S234 Variations in Pacific Tropical Cyclone Sizes and Precipitation in a GCM

Sunday, 6 January 2019
Hall 4 (Phoenix Convention Center - West and North Buildings)
Brandon K. Cohen, Univ. of Louisiana Monroe, Monroe, LA; and R. Korty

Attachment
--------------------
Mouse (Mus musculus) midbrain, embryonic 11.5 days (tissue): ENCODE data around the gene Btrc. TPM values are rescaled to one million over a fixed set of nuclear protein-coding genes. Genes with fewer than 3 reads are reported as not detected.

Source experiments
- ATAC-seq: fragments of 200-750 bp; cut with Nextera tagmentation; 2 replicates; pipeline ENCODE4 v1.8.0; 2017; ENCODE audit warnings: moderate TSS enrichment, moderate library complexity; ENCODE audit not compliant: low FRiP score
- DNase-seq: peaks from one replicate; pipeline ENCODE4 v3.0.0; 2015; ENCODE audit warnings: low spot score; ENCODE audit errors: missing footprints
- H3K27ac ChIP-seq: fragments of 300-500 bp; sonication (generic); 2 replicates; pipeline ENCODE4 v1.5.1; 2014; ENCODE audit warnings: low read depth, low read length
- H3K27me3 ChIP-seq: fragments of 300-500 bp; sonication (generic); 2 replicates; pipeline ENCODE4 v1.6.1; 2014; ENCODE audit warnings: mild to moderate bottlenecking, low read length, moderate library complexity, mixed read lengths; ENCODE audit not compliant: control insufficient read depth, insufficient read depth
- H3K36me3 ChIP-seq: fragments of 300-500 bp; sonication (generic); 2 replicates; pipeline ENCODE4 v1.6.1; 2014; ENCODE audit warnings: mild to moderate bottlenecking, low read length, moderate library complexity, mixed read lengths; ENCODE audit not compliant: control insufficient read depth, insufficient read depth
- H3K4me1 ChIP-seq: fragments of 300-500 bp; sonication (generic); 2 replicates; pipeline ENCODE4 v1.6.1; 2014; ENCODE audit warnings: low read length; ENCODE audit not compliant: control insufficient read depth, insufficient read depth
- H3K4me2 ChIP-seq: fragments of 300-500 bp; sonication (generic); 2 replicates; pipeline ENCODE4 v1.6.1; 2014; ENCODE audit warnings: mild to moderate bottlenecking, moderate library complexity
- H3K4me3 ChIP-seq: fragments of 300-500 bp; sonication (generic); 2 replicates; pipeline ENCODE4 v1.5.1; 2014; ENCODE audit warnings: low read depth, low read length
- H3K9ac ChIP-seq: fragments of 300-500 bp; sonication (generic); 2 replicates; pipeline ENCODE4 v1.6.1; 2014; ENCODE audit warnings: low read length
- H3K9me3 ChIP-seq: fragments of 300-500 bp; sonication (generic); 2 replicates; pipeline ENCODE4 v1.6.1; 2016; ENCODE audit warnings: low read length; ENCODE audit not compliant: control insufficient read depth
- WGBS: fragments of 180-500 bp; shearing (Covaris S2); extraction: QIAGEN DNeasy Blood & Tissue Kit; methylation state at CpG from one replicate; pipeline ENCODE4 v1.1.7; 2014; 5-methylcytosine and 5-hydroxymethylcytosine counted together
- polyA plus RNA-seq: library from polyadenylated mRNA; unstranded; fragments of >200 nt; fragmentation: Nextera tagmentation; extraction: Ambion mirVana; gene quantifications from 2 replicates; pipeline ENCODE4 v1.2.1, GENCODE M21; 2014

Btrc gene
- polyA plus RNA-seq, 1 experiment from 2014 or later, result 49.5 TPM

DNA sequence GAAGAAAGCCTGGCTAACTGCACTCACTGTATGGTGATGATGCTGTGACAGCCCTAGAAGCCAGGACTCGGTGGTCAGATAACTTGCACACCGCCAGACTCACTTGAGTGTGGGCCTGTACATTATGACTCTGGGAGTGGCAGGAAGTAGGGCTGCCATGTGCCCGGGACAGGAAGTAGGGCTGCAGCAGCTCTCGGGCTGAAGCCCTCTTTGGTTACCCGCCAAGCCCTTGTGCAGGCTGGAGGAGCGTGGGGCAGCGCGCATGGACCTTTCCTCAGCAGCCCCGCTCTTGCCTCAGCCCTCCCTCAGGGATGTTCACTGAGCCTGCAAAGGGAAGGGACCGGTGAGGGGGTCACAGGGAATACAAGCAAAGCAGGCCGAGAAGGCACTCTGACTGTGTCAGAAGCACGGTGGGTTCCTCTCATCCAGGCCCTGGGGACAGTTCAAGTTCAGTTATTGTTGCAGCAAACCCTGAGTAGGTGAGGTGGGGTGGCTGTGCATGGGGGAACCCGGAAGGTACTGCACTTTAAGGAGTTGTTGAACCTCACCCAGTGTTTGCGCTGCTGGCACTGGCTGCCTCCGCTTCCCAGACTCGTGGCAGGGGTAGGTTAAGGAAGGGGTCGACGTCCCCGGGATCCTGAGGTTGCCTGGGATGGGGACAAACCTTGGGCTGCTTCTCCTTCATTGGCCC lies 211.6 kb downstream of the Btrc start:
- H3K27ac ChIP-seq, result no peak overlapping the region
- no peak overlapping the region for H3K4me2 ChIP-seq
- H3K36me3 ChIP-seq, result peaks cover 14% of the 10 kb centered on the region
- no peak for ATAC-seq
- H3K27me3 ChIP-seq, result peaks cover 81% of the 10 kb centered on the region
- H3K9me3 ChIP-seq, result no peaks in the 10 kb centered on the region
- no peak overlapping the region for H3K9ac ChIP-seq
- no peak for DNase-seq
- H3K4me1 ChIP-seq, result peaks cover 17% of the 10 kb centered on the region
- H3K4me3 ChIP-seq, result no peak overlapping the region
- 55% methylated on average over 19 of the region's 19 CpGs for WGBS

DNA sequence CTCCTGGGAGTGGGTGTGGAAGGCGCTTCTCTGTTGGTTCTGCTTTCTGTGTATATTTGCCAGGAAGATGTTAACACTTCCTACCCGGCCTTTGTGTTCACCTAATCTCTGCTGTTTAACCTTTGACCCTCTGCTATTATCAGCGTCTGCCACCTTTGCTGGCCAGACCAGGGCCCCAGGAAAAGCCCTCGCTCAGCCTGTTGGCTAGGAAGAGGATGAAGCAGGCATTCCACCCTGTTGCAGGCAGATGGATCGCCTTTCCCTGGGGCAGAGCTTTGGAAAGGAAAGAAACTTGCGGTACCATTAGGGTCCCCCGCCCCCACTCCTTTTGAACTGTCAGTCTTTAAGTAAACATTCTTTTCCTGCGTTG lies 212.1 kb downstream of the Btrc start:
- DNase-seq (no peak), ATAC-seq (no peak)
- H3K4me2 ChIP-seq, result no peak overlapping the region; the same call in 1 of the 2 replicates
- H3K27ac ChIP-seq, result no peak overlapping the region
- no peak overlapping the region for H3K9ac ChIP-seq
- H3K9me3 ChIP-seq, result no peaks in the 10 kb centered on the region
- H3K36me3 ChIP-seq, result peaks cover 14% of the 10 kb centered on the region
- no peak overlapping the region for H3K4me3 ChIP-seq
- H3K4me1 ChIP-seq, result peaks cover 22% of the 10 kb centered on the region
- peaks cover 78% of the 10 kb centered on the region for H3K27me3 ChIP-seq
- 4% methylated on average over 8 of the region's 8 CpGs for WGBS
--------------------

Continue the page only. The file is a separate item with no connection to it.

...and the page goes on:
Observations have shown that tropical cyclone (TC) size varies across the North Pacific, with larger and more variable sizes common in the western part of the basin. These size variations are correlated with relative sea surface temperatures (RSST), with the largest storms found where RSST is highest. This project examines TC sizes and their associated precipitation within a global climate model that covers a 25-year period from 1980 to 2005. A filter was applied to the output of a vortex tracking algorithm to isolate the storms that occurred in the North Pacific Ocean during the months of May to November each year. A climatology was created of both sea surface temperature and RSST, to compare how the mean size of 5 m·s-1 azimuthal wind speed (r5) varies with respect to variables such as RSST and maximum intensity. We find that storm size varies from west to east in the model as it does in nature, and the relationship with RSST is similar. Storms in the western North Pacific are larger and more variable, but there is less variability in the sizes of the initial vortices. We also find that storms increase in size with latitude within the tropics. An average of the maximum precipitation rate for the duration of each storm is also examined. A strong association of the highest precipitation rates with the highest SST values was found across the North Pacific Ocean.
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